So why would THAT Luke Skywalker just give up on himself because of one mistake? Why would that Luke Skywalker not try to dedicate the rest of his life to amending his mistake, to atone for what he had done? The answer to that question will not be easy to hear.

The third reason why this scene killed the Sequels is thus: it cements the cynical and nihilistic tone of the trilogy towards the franchise’s past.

The Original Trilogy was, at its core, hopeful. It was the story of a young man who learned he had a special heritage, was then thrust into a war he at first had no personal stake in, but then grew to become a hero. It’s the classic Hero’s Journey, point for point. It’s what gave the Original Trilogy part of its charm.

Actually, if I may, I’d like to add a parenthesis to help make a point. There is one scene in the original Star Wars that helped sell the franchise and set it apart as something more than just a flashy movie; coincidentally, this scene also has Luke in it. You know the scene I’m talking about.

This scene may well be the most emotionally poignant scene in cinematic history; at the very least, it is for Star Wars in its entirety. In fact this is my second favorite scene in the franchise. Everything about it resonates to this eternal conflict within us; the desire for more. It’s the desire to leave our tiny little towns and see what’s out there in the world, to leave our nine to fives in order to snatch that fame we’ve wanted forever, or to do something that will change the world. But this desire is shackled by the quiet resignation that it’s just not happening. Maybe you won’t be leaving Anytown USA for Los Angeles or New York or whatever. Maybe you won’t be the next Leo DiCaprio or Jennifer Lawrence or whatever. Maybe you’re only meant to be a nobody. You’re stuck where you are, so learn to like it and maybe you’ll be happy.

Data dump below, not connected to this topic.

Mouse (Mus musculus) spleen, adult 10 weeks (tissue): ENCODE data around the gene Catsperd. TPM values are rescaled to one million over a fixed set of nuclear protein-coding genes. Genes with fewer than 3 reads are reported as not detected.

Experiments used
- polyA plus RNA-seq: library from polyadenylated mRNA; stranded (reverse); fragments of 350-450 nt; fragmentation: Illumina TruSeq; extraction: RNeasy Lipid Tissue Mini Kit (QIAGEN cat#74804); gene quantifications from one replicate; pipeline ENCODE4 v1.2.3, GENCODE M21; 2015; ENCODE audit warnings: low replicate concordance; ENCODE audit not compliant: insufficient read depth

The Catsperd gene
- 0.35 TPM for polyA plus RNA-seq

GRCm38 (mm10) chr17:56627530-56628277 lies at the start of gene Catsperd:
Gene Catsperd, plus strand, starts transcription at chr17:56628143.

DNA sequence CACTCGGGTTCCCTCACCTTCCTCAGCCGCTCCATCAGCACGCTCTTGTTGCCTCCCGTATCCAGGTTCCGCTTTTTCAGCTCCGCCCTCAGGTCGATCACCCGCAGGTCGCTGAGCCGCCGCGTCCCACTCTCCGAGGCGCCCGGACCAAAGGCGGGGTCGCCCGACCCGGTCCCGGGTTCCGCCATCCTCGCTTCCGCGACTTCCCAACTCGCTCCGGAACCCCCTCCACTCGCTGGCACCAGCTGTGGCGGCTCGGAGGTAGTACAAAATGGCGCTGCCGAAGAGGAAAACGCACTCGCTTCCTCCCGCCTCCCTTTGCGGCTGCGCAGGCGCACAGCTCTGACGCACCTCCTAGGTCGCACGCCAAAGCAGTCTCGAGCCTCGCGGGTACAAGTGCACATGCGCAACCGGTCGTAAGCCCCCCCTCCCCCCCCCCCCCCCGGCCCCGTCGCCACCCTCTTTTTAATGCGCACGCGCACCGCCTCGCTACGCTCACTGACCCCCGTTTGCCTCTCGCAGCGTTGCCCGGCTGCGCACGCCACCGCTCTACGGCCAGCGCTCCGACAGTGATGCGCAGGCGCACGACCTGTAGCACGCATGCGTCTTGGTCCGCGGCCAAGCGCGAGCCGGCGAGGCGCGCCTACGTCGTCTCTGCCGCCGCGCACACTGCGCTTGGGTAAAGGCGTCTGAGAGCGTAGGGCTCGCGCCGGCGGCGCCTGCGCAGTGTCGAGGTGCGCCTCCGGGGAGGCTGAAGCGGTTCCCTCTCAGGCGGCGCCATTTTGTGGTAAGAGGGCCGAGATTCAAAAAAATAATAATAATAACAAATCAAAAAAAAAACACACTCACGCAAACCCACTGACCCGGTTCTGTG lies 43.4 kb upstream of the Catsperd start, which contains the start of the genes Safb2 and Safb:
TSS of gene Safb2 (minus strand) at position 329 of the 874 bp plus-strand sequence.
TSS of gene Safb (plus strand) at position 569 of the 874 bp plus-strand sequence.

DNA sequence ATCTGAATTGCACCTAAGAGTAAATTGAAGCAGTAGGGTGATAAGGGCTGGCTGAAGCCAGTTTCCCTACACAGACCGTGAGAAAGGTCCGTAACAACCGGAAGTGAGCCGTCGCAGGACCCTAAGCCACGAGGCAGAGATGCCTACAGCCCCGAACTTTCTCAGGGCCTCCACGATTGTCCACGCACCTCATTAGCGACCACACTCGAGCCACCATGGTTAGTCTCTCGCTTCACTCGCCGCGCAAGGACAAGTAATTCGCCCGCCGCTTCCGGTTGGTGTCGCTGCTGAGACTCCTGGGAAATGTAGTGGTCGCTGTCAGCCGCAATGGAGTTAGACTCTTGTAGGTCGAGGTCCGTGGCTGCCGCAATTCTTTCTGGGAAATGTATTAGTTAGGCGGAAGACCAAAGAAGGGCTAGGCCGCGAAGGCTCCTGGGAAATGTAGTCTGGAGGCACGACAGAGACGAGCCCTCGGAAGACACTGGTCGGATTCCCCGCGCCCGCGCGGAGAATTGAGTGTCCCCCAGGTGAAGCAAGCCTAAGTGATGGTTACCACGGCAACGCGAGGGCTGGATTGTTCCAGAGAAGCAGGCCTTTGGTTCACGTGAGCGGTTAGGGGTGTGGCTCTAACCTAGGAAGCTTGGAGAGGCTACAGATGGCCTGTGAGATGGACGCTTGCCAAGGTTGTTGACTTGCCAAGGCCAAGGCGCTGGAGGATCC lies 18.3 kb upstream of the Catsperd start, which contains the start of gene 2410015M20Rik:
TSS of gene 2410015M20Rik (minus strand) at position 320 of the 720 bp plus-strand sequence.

And the rest of A New Hope is Luke being thrust out of this small, quiet life and onto the adventure of a lifetime. He goes from being the no-name whiny farmboy from the desert to the hero of the Galaxy and the Rebellion. The rest of the Original Trilogy is all about him maturing as a person, learning to control his powers and using them for good. The Luke from A New Hope would have been trounced by Vader; the Luke in Return of the Jedi threw his weapon away as a demonstration of how he’s NOT a killer.

The OT was a timeless story, but it’s easy to forget it was also timely. The late 70’s were a bitter, cynical time: the US President was shown to be corrupt as all hell, the US lost the Vietnam War for all intents and purposes, and everything seemed so pointless. Cities like New York were cesspools of crime and corruption, long having lost their cosmopolitan charm. It was a time where “heroes” were cowboy cops who were unafraid to kill and bend the rules to suit their needs. Star Wars (both the original movie and the OT) was a direct defiance to that zeitgeist because it dared to remind audiences that hope exists.

The OT promised and reminded movie goers that darkness and evil can (and will) be defeated. That the young have a place in the world, that they can take charge and help bring forth the change needed to create a better, fairer world.

The Sequel Trilogy took that message and sullied it, because nothing that happened in the OT mattered anymore. The sacrifices of Anakin and Luke Skywalker no longer mattered; the entire Galactic Civil War didn’t matter. The Empire was back and stronger than before, the New Republic kept its head in the sand instead of doing anything, and the last Jedi (who was once the New Hope for the Galaxy) has hidden himself away to die a pointless death. The Sequels don’t touch on this, but the new Expanded Universe makes it amply clear that the sacrifices of the Rebellion ultimately led to a New Republic that was as corrupt as the old one, but twice as inept.

And Luke Skywalker, the hero of the Galaxy, has given up. He didn’t even try to help, and when offered the chance to do SOMETHING, he merely huffed and wordlessly told the new generation to get fucked.